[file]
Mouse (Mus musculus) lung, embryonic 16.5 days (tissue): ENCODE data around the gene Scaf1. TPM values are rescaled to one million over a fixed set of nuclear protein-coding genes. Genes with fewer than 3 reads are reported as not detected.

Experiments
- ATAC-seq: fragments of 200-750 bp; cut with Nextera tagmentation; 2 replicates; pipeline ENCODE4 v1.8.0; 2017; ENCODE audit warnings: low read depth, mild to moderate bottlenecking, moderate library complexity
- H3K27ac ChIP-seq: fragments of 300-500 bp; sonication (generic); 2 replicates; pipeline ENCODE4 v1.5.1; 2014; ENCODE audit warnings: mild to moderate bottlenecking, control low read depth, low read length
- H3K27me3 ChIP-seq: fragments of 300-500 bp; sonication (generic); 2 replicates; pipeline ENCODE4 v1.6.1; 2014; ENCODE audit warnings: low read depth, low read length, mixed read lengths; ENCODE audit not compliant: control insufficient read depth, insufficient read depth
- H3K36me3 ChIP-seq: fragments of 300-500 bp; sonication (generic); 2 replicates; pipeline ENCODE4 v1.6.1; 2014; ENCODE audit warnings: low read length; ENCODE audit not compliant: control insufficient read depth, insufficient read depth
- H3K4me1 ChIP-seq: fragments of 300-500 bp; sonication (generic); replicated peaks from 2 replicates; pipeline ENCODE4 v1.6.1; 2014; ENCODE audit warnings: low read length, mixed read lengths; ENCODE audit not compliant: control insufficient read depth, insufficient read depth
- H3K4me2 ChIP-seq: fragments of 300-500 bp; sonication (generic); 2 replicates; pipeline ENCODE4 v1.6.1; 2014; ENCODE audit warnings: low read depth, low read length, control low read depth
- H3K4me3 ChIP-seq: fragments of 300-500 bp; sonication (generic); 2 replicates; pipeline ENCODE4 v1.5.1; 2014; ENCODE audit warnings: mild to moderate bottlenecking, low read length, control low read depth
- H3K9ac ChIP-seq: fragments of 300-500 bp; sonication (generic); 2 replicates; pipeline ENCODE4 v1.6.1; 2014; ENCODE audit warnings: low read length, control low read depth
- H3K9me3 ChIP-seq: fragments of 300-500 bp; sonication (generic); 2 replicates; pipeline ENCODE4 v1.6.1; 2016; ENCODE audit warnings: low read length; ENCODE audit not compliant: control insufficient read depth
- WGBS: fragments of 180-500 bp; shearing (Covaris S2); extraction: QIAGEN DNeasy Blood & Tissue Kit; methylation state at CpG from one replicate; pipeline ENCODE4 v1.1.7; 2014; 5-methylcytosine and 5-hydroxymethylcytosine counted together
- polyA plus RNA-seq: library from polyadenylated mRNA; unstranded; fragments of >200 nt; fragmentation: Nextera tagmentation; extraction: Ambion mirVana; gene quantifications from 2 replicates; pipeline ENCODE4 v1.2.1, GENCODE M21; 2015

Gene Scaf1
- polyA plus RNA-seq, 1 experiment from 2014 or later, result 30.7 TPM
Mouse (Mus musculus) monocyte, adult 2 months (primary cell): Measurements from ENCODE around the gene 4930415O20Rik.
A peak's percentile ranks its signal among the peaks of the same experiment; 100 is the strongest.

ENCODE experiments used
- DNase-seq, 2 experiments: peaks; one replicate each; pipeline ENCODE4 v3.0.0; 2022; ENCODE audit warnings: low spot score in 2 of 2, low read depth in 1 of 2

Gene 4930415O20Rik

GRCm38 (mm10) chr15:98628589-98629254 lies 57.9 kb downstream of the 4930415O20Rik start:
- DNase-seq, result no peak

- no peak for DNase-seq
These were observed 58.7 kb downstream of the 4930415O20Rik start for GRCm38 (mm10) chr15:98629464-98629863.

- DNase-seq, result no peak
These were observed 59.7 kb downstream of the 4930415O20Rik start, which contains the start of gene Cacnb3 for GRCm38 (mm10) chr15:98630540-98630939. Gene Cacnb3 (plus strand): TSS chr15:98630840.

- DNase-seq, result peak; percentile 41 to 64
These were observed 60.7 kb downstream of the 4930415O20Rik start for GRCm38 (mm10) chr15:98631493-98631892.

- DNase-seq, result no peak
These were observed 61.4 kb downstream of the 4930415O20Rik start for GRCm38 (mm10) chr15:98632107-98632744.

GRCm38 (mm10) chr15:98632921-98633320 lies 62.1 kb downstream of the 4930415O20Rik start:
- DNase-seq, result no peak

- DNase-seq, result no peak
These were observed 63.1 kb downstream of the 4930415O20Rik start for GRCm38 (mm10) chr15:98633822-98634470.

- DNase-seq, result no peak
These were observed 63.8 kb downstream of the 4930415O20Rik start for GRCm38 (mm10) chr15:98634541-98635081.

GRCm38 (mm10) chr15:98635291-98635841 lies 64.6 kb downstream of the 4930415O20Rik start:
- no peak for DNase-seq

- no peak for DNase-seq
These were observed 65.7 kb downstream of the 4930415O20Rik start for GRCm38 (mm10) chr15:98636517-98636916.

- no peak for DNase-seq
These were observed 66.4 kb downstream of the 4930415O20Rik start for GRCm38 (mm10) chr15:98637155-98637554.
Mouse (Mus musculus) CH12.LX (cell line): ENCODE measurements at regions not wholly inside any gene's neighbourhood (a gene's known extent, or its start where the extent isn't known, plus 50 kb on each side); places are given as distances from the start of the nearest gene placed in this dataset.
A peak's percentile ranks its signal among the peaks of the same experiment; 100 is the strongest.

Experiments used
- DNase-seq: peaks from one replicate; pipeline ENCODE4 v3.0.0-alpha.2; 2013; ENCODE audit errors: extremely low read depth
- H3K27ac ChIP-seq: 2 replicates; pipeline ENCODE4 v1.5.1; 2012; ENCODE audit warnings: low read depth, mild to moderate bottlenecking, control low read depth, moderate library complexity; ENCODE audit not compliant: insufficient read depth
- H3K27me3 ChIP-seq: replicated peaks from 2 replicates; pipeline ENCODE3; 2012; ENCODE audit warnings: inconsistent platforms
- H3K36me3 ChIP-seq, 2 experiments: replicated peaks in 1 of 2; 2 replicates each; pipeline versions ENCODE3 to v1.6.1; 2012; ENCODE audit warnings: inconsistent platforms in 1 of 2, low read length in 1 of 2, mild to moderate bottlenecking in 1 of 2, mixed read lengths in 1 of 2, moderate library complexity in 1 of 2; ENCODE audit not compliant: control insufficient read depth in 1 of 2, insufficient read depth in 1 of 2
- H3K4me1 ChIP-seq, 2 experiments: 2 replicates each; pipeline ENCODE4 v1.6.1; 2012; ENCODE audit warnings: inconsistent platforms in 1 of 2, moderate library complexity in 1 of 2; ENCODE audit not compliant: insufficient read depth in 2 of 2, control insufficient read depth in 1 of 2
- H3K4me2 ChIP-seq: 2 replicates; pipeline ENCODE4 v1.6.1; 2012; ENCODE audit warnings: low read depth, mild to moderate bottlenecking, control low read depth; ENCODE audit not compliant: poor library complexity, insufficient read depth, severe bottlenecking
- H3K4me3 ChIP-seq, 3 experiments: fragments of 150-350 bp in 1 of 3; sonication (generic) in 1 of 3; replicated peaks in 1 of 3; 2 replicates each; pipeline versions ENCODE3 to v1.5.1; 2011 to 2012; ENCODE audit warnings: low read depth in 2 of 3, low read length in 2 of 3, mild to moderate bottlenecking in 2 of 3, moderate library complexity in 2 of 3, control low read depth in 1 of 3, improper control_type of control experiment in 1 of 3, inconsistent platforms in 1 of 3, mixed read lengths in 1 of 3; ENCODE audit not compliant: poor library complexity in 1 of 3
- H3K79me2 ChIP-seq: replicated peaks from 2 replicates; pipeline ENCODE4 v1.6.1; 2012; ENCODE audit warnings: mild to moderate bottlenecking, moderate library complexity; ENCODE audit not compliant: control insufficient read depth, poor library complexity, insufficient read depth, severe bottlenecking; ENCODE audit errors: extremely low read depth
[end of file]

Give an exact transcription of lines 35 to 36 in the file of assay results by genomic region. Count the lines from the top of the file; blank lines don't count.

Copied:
- DNase-seq, result no peak
These were observed 63.8 kb downstream of the 4930415O20Rik start for GRCm38 (mm10) chr15:98634541-98635081.